Good fuel economy made all the difference last Sunday, earning V8 Supercars driver and Motorsport.com columnist Rick Kelly a deserved podium finish on the Gold Coast.
Sunday’s race certainly was an exciting one from my vantage point. Coming home from the Gold Coast with a shiny new surfboard is always a great feeling.
We’ve done a lot of fuel economy races in the past, but certainly not in the last 24 months.
But it happens from time-to-time when the safety car comes out just a bit too early, and you pit like everyone else and then try to make it to the end without a splash and dash.
For me, I really enjoyed that challenge. It’s something that I’ve liked in the past, and on the weekend it was fascinating to be put in that position again.
In the Nissan camp we have reasonable fuel economy, but you still have to use different techniques to keep the usage down while maintaining competitive lap times.
Also, it really does come down to the style of circuit you are on. The Surfers Paradise track lends itself to fuel saving if you need to in different areas.
A track that has 90-degree corners and long straights makes it very difficult, because you have to stand on the throttle for extended periods of time. But if the track has more flow, you can drive differently to achieve the speed.
Fortunately for me, the guys in the pits were very helpful and accurate with the fuel numbers I had to achieve, so I could keep an eye on it in every single corner of that last stint.
There are a lot of different techniques you can use behind the wheel to save fuel. Short shifting isn’t a method I used, however. On the weekend I really had to put a lot of stress on the different components of the car trying to get it slowed down for the tighter corners, or flowing through the chicanes.
Certainly from inside the car, if you compared a fuel saving lap versus a flat out race lap, it would look and sound completely different.
We had to save a lot of fuel. It was difficult, I guess that’s why only two cars in the field successfully tried to save fuel and make it home, and we both finished on the podium.
To some extent I was surprised that nobody else tried our strategy. Some people dived into the pits straight away, whereas our aim was to try our very hardest to get to the end, and if it wasn’t possible, we would have pitted later in the race or used a Safety Car period to save fuel. It’s always a chance of hitting the track, so we kept that in mind.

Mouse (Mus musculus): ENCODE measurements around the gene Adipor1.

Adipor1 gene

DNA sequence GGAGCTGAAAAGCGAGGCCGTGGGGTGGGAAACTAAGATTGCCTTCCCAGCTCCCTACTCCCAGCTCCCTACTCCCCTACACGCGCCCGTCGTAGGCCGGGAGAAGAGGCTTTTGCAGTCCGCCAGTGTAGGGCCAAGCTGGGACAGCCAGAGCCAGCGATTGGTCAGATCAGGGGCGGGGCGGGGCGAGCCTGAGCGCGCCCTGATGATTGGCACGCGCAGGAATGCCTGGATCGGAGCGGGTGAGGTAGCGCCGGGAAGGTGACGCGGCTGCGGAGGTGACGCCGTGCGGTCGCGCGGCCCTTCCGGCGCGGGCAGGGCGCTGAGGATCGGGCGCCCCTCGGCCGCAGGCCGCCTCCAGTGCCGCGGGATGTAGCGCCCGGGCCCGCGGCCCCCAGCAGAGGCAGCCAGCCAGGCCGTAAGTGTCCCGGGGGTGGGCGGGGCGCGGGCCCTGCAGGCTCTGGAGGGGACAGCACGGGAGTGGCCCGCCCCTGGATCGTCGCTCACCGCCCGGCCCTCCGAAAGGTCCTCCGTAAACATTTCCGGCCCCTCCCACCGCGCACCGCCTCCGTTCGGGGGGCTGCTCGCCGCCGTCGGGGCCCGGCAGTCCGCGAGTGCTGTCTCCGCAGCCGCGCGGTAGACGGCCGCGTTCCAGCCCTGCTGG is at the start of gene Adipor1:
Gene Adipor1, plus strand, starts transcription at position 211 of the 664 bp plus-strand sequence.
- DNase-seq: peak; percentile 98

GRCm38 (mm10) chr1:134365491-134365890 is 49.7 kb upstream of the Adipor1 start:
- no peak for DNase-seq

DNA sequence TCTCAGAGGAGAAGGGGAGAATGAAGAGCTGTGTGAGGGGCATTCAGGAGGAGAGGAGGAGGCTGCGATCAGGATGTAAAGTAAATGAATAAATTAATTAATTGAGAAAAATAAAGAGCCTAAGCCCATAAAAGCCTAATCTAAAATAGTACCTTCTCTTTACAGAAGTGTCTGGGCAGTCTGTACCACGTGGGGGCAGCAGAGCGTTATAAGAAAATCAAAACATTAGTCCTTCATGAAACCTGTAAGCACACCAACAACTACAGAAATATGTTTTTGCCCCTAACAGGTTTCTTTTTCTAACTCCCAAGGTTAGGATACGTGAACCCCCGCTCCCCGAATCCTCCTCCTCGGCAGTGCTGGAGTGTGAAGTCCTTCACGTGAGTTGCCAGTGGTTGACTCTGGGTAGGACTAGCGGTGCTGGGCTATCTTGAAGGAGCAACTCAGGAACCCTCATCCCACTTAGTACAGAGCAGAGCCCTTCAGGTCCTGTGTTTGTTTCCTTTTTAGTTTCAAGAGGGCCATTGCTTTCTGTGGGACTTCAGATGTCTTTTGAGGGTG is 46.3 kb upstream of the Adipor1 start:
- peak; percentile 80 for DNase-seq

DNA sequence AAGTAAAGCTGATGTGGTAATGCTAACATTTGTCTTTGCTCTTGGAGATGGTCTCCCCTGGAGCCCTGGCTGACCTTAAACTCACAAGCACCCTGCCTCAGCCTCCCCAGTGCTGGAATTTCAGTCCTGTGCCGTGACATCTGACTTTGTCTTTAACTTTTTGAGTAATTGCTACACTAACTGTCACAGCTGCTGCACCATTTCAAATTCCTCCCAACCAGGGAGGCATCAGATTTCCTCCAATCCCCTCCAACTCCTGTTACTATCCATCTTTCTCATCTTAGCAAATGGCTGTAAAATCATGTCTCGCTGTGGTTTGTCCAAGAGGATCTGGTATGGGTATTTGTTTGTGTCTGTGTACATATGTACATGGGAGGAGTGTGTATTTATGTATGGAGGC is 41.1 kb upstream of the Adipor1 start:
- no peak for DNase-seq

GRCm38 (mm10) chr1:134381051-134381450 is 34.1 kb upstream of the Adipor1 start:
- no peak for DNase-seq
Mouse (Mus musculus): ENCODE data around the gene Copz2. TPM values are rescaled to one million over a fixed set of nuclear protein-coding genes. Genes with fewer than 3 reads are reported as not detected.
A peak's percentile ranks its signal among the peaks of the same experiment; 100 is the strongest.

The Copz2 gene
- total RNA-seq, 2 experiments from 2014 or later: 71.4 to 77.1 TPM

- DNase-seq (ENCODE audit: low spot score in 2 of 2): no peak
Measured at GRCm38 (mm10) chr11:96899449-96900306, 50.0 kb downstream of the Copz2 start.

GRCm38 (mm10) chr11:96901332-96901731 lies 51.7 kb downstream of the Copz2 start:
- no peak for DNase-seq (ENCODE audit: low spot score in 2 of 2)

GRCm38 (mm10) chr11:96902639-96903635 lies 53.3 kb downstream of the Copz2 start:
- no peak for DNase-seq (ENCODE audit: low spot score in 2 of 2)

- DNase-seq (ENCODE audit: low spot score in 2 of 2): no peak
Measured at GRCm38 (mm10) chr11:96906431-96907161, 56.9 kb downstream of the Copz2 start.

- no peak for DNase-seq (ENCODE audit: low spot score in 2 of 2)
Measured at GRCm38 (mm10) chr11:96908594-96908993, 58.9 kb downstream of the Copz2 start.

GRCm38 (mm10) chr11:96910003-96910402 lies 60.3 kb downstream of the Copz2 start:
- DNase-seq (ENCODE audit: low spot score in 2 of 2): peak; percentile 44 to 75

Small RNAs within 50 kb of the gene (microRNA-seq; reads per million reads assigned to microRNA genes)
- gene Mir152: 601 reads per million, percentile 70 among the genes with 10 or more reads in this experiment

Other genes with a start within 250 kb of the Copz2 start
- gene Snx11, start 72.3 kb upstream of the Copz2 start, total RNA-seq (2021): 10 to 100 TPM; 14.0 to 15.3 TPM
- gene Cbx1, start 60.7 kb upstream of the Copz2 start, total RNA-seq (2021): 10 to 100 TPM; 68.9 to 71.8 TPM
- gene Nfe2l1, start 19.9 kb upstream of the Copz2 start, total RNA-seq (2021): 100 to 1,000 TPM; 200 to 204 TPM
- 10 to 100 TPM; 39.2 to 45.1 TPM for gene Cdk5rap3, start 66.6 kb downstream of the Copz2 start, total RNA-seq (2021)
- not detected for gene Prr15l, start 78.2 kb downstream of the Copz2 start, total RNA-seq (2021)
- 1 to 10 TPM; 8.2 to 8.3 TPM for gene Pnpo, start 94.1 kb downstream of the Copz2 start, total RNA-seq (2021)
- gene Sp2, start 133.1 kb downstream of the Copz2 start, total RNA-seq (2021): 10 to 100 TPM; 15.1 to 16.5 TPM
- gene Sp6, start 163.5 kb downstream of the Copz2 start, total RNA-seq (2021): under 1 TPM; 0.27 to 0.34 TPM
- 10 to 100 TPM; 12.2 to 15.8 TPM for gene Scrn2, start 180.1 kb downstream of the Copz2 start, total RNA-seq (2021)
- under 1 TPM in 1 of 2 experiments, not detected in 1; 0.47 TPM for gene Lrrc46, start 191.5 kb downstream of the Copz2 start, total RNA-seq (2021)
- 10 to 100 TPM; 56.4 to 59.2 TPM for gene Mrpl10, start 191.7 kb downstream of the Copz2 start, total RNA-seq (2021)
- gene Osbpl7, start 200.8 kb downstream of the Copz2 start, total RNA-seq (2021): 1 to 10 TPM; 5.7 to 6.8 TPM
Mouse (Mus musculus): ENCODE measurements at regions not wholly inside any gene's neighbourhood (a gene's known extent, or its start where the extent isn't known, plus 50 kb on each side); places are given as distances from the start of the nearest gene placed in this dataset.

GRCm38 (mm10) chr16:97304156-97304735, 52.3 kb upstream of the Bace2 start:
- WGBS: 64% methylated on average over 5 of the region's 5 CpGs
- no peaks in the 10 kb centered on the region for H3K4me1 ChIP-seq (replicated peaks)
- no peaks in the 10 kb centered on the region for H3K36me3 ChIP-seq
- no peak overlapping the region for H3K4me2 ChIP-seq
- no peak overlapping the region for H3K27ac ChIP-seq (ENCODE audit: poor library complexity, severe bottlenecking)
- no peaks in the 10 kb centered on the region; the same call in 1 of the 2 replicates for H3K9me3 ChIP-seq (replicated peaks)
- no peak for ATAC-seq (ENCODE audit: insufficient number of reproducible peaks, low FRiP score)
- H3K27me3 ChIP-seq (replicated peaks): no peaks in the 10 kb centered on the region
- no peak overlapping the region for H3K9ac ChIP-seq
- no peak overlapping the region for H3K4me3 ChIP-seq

It was an interesting exercise, I was trying very hard to keep the car’s pace up and save more than I had to just in case we had to fight at the finish.
We did that, and over those last two laps I was back up to a reasonable pace. Fortunately we had a good gap and could secure second, but unfortunately James Courtney was just that little bit too far down the road.
At one point he had a lead of seven seconds and we got it down to two seconds at the chequered flag, so it just wasn’t quite enough.
Nevertheless to be second last at the start of the race and finish second was pretty exciting.
Racing for Surfboards
Trophies are something that has been talked about a fair bit of late, both in V8 Supercars and other sports around the world.
When you look at North America in IndyCar and NASCAR, there are some fantastic trophies. When you win the Borg Warner Trophy at the Indy 500, it’s just about bigger than you! The trophy has a great history in itself, and an item everyone shoots for.
I think it’s an important part of the sport, and the heritage of big events. Locally I think there is still room for improvement.
Every time I walk into my office I see my V8 Supercars Championship trophy, and it could almost fit inside a helmet sitting next to it on the shelf.
After all of the effort you put in over a season, you would expect something a bit more substantial and significant.
The Gold Coast event is pretty famous on our tour for the surfboard trophies on the podium, and it is exciting for us to have gotten our hands on a couple over the weekend.